Shape Up Your Gut
Shape Up Your Gut

“My kids were constantly ill when we moved to a new town a few years ago and we decided to give probiotics a go. Almost immediately, my family’s health improved. So long, sick days!” —Alison Schoonover, Columbus, WI

The Six Biggest Health Mistakes Women Make in 50s (Part 2)

Turning 50 (or more) is the time to put all of your hard-earned, healthy-living knowledge to work.

You know when you should get screened. You know the importance of exercise and good nutrition. You probably feel and look amazing.

weight gain is inevitable
weight gain is inevitable

But midlife will bring some special health challenges to women. The good news is that none of those challenges have to stop you from living a vibrant and productive life — for decades to come. To keep yourself in the best of health, avoid these six common health mistakes at midlife and beyond.

4. You believe weight gain is inevitable.

Here’s the real story: The risk of weight gain rises due to advancing age, but it does not mean extra pounds are inevitable. But you do have to work harder to maintain your weight and to lose weight, says Rush Medical Center’s Soltes.

That’s because so-called energy expenditures decrease during menopause due to loss of muscle and hormonal changes. “If you eat the same things and exercise the same amount as you did in your thirties, you could potentially still gain weight,” says Soltes. “Women don’t want to hear that, but it is biology.”

A good starting point is the American Heart Association’s recommendation of 150 minutes of moderate exercise every week, broken into 30 minutes, five times a week, or smaller increments such as 15 minutes twice a day, says Cho, of the Cleveland Clinic.

While exercise is great, you have to eat a little smarter, too. A study published in the American Journal of Health Promotion followed nearly 200 middle-aged women for three years, tracking eating patterns, overall health and lifestyle. The researchers found women who did not change their eating habits as they aged were 138 percent more likely to put on 6.6 pounds or more during midlife.

The fix is to eat more fruits, vegetables and lean proteins, and be aware of what you are putting on your plate, says Soltes.

5. You lose your sense of “purpose.”

sense of “purpose.”
sense of “purpose.”

“Purpose” provides structure to our lives, says psychiatrist Niranjan Karnik, M.D. of Rush University Medical Center. And when retirement or other age-related challenges loom, some individuals may lose their sense of “purpose” and positivity, leading to poor health and poorer sense of well-being, he adds.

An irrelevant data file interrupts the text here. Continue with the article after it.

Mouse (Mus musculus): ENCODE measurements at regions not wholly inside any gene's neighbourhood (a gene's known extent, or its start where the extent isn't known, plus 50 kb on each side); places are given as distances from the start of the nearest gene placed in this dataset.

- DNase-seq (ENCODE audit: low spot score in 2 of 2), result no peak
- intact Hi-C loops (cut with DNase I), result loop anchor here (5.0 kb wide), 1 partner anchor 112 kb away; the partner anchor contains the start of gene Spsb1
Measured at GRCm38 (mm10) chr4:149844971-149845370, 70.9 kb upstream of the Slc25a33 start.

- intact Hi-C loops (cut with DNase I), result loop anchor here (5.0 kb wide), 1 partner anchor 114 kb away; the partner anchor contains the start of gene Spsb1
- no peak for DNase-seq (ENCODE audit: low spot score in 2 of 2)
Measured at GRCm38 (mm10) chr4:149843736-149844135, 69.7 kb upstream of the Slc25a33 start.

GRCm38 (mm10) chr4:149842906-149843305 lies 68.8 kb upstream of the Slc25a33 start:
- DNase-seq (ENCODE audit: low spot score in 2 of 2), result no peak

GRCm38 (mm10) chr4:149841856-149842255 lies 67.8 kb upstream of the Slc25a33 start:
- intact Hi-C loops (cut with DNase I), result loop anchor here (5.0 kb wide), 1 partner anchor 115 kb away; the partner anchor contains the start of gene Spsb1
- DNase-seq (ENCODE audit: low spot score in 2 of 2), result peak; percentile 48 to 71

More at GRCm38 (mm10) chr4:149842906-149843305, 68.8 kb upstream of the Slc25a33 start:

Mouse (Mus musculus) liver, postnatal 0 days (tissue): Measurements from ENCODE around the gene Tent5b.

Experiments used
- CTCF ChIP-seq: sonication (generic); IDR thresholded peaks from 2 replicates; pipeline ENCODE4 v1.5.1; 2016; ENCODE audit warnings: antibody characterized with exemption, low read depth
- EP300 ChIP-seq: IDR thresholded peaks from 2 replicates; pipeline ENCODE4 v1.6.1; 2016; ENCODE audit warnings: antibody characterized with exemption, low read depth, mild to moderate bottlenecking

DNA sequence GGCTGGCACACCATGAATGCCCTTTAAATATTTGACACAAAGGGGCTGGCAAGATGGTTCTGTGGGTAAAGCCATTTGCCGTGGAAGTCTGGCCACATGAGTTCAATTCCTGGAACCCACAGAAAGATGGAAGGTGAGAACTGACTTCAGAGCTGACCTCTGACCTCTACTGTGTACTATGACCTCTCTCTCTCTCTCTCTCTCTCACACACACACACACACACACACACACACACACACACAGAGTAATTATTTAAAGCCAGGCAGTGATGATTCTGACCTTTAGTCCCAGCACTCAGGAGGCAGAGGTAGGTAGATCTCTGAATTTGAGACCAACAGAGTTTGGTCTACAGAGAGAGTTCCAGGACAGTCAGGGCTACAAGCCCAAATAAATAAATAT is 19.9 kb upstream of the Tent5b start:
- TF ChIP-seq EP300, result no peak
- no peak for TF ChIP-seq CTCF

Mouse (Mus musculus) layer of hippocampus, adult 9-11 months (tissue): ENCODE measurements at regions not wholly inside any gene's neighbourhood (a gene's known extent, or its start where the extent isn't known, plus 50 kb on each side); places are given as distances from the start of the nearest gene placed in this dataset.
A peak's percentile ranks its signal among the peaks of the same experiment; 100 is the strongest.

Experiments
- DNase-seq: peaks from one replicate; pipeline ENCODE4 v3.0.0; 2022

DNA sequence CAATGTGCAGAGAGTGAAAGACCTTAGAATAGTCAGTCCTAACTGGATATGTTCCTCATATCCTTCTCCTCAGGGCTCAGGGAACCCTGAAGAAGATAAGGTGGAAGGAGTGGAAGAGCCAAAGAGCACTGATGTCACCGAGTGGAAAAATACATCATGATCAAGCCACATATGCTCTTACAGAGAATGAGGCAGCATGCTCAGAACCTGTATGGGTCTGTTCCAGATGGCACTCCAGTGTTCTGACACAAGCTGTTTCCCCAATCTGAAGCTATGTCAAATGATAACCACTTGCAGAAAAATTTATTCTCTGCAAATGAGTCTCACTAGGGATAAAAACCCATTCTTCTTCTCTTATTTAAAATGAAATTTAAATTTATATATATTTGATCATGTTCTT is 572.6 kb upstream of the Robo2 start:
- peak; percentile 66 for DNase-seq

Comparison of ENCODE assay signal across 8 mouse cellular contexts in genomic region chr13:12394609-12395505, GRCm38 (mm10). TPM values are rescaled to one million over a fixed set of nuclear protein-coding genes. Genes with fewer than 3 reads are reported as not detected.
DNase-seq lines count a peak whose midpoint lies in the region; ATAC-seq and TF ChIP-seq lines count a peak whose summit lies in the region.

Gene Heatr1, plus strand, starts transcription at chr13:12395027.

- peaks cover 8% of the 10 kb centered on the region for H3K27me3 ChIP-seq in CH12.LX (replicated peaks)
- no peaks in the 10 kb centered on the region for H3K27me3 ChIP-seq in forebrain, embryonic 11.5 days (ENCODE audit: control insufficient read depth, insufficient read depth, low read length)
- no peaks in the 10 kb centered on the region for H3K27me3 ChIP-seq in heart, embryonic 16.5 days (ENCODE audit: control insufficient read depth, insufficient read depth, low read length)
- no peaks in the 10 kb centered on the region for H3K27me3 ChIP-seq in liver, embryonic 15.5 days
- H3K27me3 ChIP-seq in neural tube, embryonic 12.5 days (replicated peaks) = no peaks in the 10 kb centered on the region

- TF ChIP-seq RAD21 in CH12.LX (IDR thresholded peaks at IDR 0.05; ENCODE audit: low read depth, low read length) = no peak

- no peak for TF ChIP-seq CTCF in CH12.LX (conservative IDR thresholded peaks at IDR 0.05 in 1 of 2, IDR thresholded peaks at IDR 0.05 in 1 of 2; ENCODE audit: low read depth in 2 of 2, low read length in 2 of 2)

Having “purpose” in midlife and beyond doesn’t mean you have to strive to change the world — although if you think you can, why not try? Rather, “. . . it’s simply finding meaning in the day to day,” whether that’s gardening, learning a new language, volunteering at a local pet shelter, or even starting a new career if you want, says Karnik.

It’s these small things that can pay some big dividends. A study of some 6,000 people, who were a part of the Midlife in the United States study, found a lower risk of mortality during the study’s 14-year-follow-up among participants who had a sense of purpose in life and maintained good social relationships.

A study at Rush University showed having “purpose” later in life slowed cognitive decline by about 30 percent. Other studies show “purpose” reduces your risk of heart failure, Alzheimer’s disease, and may even make an individual more likely to follow a healthy lifestyle.

6. You skip those new screenings.

new screenings
new screenings

By now, certain screening tests — think PAP, blood pressure, cholesterol — are part of your healthy living routine. But once you hit 50 (and beyond), your doctor will recommend others, such as colorectal cancer screening (starting at age 50) and bone density screening (at age 65). If you decided not to have a mammogram in your forties, start now. The U.S. Preventive Services Task Force recommends women ages 50 to 74 have a mammogram biennially starting at age 50. The American Cancer Society recommends women start mammogram at age 45 and and have them every year until age 55, and then start having them every other year.

34 Things Your Breasts Say About Your Health (Part 3)